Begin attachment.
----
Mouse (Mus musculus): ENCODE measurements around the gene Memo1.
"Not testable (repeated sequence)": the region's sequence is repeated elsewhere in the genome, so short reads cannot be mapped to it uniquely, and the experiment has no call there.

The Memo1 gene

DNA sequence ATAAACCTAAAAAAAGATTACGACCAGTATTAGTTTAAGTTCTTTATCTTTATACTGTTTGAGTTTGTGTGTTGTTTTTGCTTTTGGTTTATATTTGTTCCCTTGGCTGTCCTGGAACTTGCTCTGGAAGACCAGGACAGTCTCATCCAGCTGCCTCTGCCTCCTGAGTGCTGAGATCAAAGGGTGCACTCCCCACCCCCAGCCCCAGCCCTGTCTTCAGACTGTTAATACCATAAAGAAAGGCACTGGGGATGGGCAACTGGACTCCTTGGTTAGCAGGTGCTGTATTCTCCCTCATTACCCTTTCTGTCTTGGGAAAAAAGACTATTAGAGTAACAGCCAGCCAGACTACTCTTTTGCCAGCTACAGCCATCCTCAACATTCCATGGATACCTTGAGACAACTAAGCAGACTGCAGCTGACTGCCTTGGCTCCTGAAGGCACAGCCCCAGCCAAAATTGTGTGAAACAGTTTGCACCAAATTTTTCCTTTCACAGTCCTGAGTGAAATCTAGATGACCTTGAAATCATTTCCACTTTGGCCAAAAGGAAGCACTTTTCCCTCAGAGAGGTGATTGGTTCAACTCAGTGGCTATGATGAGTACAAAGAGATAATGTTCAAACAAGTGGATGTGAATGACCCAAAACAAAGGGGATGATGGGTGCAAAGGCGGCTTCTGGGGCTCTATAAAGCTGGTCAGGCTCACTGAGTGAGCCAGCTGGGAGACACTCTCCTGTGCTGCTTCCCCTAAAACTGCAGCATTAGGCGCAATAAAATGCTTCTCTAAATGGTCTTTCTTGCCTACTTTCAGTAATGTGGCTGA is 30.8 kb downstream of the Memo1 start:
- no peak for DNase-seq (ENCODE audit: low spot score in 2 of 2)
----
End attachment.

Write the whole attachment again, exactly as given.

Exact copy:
Mouse (Mus musculus): ENCODE measurements around the gene Memo1.
"Not testable (repeated sequence)": the region's sequence is repeated elsewhere in the genome, so short reads cannot be mapped to it uniquely, and the experiment has no call there.

The Memo1 gene

DNA sequence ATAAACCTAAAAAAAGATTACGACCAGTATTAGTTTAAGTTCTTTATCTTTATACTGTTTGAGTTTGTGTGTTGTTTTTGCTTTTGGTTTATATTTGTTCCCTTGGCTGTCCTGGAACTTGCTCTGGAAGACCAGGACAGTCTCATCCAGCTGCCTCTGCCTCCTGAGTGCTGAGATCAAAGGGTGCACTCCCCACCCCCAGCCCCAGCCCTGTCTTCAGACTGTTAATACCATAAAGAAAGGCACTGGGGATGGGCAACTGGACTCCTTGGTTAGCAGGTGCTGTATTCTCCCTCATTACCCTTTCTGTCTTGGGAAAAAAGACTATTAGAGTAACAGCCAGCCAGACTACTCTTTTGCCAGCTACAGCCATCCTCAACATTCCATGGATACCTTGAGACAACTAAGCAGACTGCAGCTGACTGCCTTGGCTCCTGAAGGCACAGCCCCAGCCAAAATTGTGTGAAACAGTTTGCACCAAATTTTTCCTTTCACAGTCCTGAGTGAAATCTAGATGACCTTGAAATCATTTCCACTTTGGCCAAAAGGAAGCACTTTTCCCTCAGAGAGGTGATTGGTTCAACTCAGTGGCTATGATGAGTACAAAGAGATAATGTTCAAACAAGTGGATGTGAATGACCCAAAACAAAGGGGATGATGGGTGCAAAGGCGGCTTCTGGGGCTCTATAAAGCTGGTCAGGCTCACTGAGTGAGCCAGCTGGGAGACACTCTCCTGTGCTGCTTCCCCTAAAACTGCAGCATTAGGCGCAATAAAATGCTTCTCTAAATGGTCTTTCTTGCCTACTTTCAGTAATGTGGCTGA is 30.8 kb downstream of the Memo1 start:
- no peak for DNase-seq (ENCODE audit: low spot score in 2 of 2)